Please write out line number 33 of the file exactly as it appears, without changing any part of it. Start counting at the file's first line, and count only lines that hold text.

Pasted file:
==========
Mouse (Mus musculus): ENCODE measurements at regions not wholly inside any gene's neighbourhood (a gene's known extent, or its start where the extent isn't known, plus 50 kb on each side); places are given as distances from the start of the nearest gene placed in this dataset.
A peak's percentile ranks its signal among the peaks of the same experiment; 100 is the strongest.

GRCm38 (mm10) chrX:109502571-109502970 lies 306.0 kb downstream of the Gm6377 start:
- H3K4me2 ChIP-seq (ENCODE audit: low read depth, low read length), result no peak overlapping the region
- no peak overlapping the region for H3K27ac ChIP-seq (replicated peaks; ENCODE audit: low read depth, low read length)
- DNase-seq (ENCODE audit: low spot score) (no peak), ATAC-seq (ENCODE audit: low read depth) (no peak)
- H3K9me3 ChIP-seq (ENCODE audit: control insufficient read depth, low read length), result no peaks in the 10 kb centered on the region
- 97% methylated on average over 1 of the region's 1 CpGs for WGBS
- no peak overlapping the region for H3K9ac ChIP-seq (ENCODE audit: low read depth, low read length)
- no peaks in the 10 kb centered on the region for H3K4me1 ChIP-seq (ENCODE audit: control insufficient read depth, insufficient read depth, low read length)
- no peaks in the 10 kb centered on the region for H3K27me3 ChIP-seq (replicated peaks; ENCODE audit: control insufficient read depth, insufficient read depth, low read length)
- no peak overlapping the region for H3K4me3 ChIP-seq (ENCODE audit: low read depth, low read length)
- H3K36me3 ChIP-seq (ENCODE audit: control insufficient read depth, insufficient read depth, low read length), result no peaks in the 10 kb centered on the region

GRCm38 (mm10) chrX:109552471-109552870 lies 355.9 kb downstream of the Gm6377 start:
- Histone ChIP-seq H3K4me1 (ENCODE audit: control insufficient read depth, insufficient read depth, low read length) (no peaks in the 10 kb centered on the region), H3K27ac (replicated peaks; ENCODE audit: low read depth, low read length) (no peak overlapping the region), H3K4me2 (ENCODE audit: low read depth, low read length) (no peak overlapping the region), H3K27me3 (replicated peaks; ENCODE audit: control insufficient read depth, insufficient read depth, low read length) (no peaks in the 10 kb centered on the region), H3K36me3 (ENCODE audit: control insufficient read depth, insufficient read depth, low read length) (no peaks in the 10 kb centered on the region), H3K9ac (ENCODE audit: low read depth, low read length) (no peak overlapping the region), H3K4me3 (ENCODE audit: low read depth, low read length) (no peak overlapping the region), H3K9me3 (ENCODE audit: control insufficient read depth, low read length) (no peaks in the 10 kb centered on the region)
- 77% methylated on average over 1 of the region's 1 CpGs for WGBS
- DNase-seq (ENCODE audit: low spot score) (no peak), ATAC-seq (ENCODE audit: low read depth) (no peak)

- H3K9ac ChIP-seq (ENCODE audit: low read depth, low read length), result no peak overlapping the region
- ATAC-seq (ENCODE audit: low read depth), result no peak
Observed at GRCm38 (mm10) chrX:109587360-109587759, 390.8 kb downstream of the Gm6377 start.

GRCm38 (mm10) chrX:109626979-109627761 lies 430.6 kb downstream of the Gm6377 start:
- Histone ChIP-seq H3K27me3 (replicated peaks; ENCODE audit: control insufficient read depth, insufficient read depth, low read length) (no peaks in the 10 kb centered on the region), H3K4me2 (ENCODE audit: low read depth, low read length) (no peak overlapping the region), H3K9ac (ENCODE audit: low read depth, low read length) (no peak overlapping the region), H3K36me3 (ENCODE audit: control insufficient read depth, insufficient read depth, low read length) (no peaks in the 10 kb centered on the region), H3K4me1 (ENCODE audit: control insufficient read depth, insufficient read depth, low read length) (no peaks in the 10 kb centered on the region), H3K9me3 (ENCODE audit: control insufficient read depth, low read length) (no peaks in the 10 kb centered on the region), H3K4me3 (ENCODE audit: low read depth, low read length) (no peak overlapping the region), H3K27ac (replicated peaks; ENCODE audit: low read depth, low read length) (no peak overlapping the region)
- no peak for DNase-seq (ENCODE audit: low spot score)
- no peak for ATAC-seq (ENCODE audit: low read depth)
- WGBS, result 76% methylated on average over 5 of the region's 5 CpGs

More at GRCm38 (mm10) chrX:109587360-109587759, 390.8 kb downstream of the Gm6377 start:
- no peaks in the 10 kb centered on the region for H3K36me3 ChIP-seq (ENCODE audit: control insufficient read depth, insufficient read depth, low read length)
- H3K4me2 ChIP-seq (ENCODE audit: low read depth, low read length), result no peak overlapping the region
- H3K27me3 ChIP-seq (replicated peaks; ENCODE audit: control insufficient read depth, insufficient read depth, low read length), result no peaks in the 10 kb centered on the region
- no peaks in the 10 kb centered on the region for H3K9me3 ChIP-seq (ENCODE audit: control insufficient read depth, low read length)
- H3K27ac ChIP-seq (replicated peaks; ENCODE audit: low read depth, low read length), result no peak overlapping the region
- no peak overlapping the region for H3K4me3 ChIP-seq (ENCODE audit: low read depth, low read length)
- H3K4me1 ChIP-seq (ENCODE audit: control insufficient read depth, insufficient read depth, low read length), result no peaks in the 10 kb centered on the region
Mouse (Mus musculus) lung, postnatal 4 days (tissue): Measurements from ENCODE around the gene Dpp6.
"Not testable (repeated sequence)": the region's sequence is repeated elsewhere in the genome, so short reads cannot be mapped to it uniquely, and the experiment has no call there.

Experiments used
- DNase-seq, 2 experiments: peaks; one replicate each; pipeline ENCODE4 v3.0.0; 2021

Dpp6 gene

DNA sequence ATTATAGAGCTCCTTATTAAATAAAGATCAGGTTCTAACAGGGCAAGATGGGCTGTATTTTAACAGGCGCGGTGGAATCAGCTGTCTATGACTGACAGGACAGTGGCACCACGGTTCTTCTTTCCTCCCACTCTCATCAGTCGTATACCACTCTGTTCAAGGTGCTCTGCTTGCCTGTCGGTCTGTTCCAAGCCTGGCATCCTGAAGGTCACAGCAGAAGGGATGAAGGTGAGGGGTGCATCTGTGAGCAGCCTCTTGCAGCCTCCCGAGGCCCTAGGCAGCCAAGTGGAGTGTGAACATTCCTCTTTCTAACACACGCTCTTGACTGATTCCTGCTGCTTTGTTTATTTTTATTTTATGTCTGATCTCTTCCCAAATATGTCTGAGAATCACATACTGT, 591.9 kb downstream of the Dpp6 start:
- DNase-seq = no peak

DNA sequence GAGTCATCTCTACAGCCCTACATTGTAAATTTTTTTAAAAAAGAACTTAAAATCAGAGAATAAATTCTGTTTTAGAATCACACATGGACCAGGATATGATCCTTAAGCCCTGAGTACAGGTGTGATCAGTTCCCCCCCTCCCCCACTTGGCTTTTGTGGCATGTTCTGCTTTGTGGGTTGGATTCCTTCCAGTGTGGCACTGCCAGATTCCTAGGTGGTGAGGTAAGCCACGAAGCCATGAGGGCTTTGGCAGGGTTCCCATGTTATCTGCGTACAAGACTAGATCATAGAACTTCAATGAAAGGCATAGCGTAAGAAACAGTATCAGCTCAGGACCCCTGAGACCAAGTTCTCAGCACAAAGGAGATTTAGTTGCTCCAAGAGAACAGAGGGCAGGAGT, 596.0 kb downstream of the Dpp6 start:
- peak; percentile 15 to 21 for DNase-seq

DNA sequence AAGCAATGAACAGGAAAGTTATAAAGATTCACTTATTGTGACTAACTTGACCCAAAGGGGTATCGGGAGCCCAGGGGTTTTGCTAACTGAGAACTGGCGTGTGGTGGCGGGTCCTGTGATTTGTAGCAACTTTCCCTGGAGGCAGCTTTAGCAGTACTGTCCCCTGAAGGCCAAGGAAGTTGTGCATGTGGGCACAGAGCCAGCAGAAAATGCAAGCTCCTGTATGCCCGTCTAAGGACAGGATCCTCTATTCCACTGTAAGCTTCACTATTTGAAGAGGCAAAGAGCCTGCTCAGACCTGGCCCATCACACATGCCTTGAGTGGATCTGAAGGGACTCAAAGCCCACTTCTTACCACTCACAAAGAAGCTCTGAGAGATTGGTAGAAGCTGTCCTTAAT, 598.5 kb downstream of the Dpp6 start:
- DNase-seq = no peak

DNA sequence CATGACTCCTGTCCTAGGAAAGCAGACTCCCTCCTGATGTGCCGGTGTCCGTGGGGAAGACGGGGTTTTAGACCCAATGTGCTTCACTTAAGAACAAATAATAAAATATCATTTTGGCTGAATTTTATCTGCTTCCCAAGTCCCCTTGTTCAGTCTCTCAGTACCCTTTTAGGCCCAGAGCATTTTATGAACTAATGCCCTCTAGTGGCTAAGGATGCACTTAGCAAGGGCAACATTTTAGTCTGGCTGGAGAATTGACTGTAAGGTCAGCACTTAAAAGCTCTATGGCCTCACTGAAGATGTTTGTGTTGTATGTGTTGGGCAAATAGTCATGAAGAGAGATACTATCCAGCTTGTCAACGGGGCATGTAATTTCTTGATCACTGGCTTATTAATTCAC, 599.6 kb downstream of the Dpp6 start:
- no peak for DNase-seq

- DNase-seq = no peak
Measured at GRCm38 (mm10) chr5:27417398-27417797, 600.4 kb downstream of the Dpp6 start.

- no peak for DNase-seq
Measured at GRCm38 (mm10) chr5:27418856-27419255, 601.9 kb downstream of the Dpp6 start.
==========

- H3K4me1 ChIP-seq (ENCODE audit: control insufficient read depth, insufficient read depth, low read length), result no peaks in the 10 kb centered on the region